This approach to Egypt’s “deep state” stands in stark contrast to that of Morsi and the Muslim Brotherhood whose conciliatory, reformist attempt to tame the fulool by means of negotiations, backroom deals, and miserable compromises left counter-revolutionary institutions intact and fully operational. (The political police – the State Security Investigations Service – was simply renamed and retained all its powers and functions!) Their method was not an accident nor a mistake but sprang from the Muslim Brotherhood’s bourgeois nature and class policy which makes them averse to the kind of dramatic, sweeping, risky, and disruptive moves needed to crush the fulool once and for all.
The social classes in Egypt with an interest in carrying out the revolutionary measures needed to really begin the democratic revolution are the working class and non-proletarian toilers in alliance with the lumpenproletariat (the urban poor and chronically unemployed who dwell in ashwa’iyyat) and petty proprietors – in other words, the people, the 99%. A revolutionary-democratic struggle by these popular classes would pit them directly against the fulool and indirectly against the compromising, vacillating oppositional segments of the bourgeois elite – the Muslim Brotherhood, Mohamad El-Baradei, Amr Moussa, and Hamdeen Sabahi – since this class has no interest in waging a determined, relentless, all-or-nothing struggle that will wreck and radically re-make Egypt’s state institutions. Such a fight could split the Muslim Brotherhood, whose self-contained “deep state” and 700,000-800,000 members make it the country’s only mass party, into revolutionary and opportunist wings and draw support from the myriad of petty-bourgeois salafist parties since all of them have been victims of the fulool’s anti-Islamist demonization and persecution campaigns.
Of course, effecting the foregoing scenario is far more difficult than outlining it, especially when the power of SCAF and the fulool is dramatically increasing and sweeping away the precious few democratic gains of the January 25 revolution. Even so, having strategic goals, even if they are increasingly difficult to reach, is far better than not having them at all. Proper orientation and progress on a journey are impossible without first having selected a destination and the only possible path to a socialist Egypt is the road of democracy.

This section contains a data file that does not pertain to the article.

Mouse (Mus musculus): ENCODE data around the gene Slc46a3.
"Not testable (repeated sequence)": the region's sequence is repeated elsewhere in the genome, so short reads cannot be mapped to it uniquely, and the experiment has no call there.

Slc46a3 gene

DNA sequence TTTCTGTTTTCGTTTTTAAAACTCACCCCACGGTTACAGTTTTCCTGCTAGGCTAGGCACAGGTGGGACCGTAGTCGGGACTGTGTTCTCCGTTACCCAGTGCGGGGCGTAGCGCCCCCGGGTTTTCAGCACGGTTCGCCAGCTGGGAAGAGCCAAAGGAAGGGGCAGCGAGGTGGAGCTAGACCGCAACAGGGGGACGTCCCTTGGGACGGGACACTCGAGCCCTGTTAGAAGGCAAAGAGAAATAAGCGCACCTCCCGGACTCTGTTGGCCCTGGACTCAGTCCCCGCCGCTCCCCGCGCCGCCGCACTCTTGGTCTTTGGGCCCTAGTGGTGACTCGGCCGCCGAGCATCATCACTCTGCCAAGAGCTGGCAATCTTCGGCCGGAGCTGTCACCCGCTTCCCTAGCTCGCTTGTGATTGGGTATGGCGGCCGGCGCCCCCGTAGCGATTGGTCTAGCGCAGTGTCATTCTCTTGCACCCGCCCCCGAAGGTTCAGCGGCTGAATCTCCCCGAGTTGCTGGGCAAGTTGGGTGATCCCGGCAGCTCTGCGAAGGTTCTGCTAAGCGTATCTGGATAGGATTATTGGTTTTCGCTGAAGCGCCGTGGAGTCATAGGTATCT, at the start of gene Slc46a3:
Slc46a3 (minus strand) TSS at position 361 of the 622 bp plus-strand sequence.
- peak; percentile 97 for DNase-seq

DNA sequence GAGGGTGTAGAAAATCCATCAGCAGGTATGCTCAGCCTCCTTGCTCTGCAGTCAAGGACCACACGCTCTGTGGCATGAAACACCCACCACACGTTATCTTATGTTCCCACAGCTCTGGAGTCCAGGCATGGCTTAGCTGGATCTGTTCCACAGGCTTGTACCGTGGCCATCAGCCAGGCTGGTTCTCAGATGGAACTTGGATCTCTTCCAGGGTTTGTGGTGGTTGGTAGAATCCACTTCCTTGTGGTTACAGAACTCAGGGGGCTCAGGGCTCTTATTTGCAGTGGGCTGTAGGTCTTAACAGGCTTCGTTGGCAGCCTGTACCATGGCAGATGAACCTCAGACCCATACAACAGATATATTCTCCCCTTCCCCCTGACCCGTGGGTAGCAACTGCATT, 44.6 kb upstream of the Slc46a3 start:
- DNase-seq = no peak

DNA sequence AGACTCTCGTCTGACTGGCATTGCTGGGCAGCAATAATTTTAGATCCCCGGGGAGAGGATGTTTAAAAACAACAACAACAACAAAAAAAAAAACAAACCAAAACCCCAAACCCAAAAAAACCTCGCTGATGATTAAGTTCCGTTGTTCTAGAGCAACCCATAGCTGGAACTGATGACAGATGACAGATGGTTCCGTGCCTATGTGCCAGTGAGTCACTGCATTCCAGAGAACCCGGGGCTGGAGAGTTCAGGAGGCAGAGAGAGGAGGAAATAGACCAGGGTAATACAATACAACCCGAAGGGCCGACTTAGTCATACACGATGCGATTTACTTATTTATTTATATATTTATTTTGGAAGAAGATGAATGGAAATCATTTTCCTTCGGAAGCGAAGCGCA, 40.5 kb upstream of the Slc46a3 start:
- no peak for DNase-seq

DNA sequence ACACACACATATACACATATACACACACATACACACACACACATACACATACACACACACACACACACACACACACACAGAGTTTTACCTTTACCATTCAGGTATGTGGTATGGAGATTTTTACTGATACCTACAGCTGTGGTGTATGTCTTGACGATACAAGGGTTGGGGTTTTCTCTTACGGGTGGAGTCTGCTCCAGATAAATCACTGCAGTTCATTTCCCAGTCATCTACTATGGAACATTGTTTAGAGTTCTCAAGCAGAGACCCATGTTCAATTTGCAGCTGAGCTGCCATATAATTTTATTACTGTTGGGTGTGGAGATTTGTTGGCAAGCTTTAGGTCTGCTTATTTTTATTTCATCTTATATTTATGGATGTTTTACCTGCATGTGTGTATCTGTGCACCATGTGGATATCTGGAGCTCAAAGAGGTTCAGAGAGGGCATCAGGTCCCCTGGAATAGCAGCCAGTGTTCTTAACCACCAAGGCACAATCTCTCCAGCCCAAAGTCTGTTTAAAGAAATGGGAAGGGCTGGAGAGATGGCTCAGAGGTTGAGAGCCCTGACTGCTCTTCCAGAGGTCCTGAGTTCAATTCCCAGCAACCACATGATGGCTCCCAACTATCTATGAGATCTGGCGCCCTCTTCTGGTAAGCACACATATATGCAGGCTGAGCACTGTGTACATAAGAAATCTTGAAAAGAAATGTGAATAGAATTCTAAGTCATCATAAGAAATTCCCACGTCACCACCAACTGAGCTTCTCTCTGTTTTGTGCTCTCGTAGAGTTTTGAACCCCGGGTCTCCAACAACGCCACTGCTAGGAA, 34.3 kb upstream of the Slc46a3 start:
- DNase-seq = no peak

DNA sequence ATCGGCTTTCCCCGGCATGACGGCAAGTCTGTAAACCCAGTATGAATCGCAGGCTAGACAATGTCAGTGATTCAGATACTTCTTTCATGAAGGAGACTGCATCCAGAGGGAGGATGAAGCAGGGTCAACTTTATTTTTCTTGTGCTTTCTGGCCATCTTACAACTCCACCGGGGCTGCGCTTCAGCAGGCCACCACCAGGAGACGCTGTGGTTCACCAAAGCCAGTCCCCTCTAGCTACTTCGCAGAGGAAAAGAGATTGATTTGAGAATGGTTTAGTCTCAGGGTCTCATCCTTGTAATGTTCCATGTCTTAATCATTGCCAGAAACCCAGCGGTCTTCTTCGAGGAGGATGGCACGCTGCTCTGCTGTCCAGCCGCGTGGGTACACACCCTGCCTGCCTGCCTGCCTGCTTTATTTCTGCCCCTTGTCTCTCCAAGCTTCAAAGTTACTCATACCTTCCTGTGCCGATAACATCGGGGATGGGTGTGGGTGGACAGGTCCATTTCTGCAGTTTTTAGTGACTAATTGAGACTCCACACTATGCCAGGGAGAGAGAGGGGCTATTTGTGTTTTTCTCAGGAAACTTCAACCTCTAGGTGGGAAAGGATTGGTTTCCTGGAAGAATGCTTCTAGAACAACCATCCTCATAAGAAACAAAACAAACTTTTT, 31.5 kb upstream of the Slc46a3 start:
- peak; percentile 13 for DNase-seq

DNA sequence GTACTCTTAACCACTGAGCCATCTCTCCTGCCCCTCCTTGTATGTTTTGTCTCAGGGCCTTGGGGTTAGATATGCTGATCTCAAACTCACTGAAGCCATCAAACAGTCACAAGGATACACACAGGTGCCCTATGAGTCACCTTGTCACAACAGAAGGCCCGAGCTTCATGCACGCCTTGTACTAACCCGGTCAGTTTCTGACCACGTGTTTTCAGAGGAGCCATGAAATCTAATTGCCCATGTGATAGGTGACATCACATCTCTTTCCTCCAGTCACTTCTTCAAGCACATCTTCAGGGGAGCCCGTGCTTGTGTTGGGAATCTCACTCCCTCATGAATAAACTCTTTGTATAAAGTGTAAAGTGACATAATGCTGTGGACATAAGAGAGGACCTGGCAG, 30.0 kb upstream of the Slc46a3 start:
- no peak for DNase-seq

Good News and Bad News
The good news is that Lenin’s two-stage scenario of a democratic revolution that grows over into a socialist revolution without interruption faces much brighter prospects in modern Egypt than it did in semi-feudal Russia, with its 180 million peasant proprietors and the apocalyptic devastation wreaked by world, civil, and revolutionary wars. One-third of Egypt’s 26.5 million-strong labor force works in agriculture, producing 15% of the country’s GDP, and two-thirds of its 85.3 million people live outside the cities, which makes the class war in the countryside of decisive importance for the revolution’s future.
The fellahin are not a force inherently hostile to democratic economic planning. The biggest obstacle to improving their horrible living conditions is unrelenting state repression and so their interest in shattering the fulool state and completing the democratic revolution is as great as that of the urban workers if not more so, given that the landlords that oppress and fleece them are often state officials, well-connected businessmen, army and police commanders, or judges. The fellahin’s desire for land and land reform is thoroughly bourgeois but nonetheless progressive compared to the “new feudalism” of exponential rent increases that pushed millions into desperate poverty and the precarity of sharecropping after the reversal of the 1952 land reform. Their equally bourgeois demands for replacing corrupt, monopolist “free” markets with fair markets for their produce are coupled with pleas for sensible, human need-based economic planning by the state.
Egypt is a major food importer because state policy favors lucrative export products like flowers rather than less profitable items like wheat, which in turn favors capital-intensive agribusinesses over poor and middle-income families of tenant farmers and sharecroppers. Implementing mass consumption-driven food and agriculture policies would not only be in the interests of the fellahin, it would be in the interests of the hungry in the cities who scrape by only because the government subsidizes bread imports at tremendous cost. Such a policy orientation would also alleviate sharp bread price increases due to fluctuations in the world market while reducing the state’s exploding deficits, freeing up funds for greater social spending on health care and job creation.
All of this illustrates that “Bread, Dignity, and Social Justice” – the January 25 revolution’s slogans – can only be realized by a victorious alliance of the urban workers, rural farmers, unemployed, and those engaged petty commerce over the fulool classes in a democratic revolution that can alone prepare the battleground for a worker-led socialist revolution to put people before profits.